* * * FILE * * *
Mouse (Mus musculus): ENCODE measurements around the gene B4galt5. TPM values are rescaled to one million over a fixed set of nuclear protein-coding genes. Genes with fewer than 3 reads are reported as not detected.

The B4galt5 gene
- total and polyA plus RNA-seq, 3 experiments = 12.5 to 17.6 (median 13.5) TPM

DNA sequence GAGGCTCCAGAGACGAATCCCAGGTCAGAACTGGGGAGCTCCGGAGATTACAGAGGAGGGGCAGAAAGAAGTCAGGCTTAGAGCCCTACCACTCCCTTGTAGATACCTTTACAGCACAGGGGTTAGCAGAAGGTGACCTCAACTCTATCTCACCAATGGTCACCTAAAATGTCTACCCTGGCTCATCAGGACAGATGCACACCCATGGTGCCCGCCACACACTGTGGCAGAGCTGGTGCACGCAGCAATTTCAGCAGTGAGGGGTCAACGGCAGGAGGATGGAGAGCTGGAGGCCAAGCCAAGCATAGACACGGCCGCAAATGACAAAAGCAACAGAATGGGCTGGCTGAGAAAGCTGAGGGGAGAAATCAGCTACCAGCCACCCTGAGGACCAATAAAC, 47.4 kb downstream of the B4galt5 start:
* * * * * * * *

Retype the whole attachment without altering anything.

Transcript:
Mouse (Mus musculus): ENCODE measurements around the gene B4galt5. TPM values are rescaled to one million over a fixed set of nuclear protein-coding genes. Genes with fewer than 3 reads are reported as not detected.

The B4galt5 gene
- total and polyA plus RNA-seq, 3 experiments = 12.5 to 17.6 (median 13.5) TPM

DNA sequence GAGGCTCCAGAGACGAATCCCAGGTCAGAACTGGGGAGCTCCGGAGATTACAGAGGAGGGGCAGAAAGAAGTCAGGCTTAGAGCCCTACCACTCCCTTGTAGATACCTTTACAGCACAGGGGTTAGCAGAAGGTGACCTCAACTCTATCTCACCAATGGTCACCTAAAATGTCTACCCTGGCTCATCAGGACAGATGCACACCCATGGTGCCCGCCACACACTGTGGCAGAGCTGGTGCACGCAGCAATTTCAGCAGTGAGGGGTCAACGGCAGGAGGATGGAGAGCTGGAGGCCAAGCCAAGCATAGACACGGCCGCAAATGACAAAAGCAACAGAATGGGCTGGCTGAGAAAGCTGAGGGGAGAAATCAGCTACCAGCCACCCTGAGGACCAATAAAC, 47.4 kb downstream of the B4galt5 start: